May 9, 2016

Why it’s harder for third party candidates in NM

Photo via Flickr by Erik (HASH) Hersman

New Mexico’s Democratic and Republican candidates are readying for a primary election in less than a month. They have been canvassing neighborhoods and raising money for weeks.

Photo Credit: bjmccray cc


Photo Credit: bjmccray cc

But they might not be the only candidates in the ballot come November.

Candidates who are members of minor parties or are independent and not part of any political party  cannot file to run until almost two months after their major party counterparts.

Robert Bridgwater, the former chairman of the Independent American Party for New Mexico, told NM Political Report that minor parties in New Mexico face an uphill battle during election season.

“We don’t have the money and exposure that they have,” Bridgwater said of Republican and Democratic candidates.

Bridgewater said there are a “tremendous amount of hoops” minor party candidates have to navigate in order to get themselves on the ballot. Political parties like the Libertarian Party of New Mexico, the Green Party of New Mexico and Bridgewater’s former Independent Party are considered minor parties and therefore are held to a different standard when it comes to petition signatures. In order to secure a spot on the primary ballot, major party candidates must collect three percent of the total of votes for that office that occurred in the last primary election for governor. Minor and independent candidate have to collect at least enough signatures to equal one percent of the votes in the last general election. This year in New Mexico Senate District 10, for example, the two Republicans facing each other in the primary each had to collect 45 signatures. The lone Democrat in the race had to collect 53 signatures for a spot on the ballot. A minor party candidate who wants to run must collect 128 signatures —a potentially overwhelming number.

Marty Swinney, the chairman of the Libertarian Party of New Mexico said it is difficult for third party candidates in New Mexico because of this requirement alone.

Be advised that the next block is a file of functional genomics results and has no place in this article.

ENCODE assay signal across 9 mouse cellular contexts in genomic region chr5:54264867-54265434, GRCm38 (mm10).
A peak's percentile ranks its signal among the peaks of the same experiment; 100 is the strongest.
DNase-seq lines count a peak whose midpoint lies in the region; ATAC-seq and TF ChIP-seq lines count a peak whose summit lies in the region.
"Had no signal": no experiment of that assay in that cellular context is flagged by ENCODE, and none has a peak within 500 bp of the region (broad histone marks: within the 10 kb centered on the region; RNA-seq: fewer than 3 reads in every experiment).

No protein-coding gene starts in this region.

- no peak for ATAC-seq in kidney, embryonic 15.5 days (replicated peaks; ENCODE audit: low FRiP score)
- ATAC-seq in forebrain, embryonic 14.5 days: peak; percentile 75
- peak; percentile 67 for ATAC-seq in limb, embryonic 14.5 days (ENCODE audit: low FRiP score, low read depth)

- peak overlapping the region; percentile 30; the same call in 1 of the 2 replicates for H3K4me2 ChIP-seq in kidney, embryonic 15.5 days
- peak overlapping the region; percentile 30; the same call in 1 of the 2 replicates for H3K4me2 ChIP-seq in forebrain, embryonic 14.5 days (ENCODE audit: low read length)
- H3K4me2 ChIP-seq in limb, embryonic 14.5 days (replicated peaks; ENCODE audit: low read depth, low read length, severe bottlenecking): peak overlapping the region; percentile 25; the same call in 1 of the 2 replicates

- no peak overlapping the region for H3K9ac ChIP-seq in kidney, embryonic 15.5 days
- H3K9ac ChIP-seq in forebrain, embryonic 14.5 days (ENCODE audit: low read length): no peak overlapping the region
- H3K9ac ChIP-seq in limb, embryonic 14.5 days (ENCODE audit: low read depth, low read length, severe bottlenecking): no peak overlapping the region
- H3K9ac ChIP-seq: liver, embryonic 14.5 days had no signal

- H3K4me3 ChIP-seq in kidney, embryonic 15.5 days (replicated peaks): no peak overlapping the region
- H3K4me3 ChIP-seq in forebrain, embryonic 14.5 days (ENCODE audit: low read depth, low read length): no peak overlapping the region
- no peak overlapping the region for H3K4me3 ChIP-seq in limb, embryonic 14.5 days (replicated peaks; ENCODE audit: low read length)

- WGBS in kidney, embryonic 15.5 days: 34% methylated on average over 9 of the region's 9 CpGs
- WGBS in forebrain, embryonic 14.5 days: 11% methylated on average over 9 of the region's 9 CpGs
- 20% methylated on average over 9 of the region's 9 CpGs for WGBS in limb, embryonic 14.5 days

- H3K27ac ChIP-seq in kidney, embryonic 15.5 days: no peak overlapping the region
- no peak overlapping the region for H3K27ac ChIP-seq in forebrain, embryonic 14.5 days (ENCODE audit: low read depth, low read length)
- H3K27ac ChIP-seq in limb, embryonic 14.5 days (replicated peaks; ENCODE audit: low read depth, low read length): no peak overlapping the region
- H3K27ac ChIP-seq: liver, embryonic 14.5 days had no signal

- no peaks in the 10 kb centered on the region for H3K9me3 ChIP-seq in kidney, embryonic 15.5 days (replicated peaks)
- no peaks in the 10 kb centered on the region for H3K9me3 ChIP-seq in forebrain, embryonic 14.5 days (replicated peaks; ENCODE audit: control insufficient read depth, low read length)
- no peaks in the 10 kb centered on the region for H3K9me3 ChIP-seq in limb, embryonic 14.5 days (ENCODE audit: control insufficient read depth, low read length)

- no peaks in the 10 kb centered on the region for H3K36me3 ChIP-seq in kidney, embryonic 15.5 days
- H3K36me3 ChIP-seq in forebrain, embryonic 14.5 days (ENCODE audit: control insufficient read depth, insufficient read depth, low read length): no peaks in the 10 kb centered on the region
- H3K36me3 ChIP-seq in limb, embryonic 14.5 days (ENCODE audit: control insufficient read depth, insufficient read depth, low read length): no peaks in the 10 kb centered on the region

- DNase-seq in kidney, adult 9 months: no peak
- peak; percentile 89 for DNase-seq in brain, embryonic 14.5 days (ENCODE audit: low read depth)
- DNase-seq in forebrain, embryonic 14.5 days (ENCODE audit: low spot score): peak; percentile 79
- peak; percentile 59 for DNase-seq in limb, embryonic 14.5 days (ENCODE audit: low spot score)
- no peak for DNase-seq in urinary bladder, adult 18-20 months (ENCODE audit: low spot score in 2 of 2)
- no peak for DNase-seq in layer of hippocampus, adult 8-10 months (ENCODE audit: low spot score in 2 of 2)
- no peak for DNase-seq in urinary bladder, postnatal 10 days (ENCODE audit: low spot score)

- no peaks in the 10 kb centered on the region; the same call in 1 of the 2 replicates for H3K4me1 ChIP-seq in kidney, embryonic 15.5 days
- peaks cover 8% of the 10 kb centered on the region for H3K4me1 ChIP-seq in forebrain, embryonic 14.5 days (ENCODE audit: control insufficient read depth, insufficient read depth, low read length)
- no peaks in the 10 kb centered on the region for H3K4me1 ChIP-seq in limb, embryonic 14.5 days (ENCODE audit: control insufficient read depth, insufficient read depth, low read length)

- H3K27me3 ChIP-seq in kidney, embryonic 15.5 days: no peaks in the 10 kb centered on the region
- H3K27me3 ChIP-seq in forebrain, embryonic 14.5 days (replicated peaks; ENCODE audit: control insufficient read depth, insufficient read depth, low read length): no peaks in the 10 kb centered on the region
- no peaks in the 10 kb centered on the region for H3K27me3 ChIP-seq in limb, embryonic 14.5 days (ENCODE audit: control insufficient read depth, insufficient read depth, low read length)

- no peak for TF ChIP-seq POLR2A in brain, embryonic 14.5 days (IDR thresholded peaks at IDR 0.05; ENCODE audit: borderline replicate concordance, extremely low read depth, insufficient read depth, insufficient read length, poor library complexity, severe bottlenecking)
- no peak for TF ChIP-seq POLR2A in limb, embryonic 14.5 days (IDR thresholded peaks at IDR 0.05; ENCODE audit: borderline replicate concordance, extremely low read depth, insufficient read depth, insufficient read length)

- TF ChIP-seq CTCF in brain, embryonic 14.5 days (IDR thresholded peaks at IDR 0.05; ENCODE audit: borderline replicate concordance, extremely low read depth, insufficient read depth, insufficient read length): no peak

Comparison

“The number of signatures is enormous,” Swinney said.

Independent candidates, who do not associate with any party, must collect even more signatures.

Sen. Daniel Ivey Soto of Albuquerque is a former New Mexico director of elections and a Democrat. He told NM Political Report the higher signature requirements for independent candidates ensures a level of standards for getting on the ballot.

“Nobody has to appoint them,” Ivey Soto said of independent candidates. “They don’t have a closed process.”

Ivey Soto said there’s still room for making changes to the signature requirements.

“At some point we may need to adjust these numbers,” Ivey Soto said. “We can have that conversation.”

That conversation may happen sometime in the coming months. Rio Grande Foundation President Paul Gessing, along with former New Mexico Representative Bob Perls, plans to work on changing the process  of how minor and independent candidates get on the ballot. Perls was a Democrat when he was in the legislature.

Gessing told NM Political Report that he and Perls have been working with Rep. Jim Smith, R-Sandia Park to come up with legislation to change the signature requirements. Gessing said the proposal is still in the planning stages, but that it would simplify the process while not necessarily reducing the number of required signatures.

“Politically to make this happen we couldn’t easily say it’s going to be a lower number,” Gessing said. “This would keep that number simpler.”

The proposal, Gessing said, would require third party candidates to collect half of the total combined signatures of the respective Republican and Democratic candidates.

Besides advocating for change legislatively, Perls is also running for a spot on the Public Regulation Commission as an independent candidate. To get his name on the ballot, Perls must submit more than 3,000 signatures. If he gets his name on the ballot, Perls would face either Democratic incumbent Karen Montoya or Cynthia Hall in the general election.

Perls said he wants to disrupt the New Mexico political playing field, which he called “dumbed down.”

“I think that most people are sort of like the Stepford Wives,” Perls said.

As a New Mexico lawmaker, Perls pushed for the creation of the PRC. A self proclaimed “maverick Democrat” Perls said he often received the ire of Democrats for voting against party lines.

“You really don’t have to have a sign hanging around your neck,” Perls said.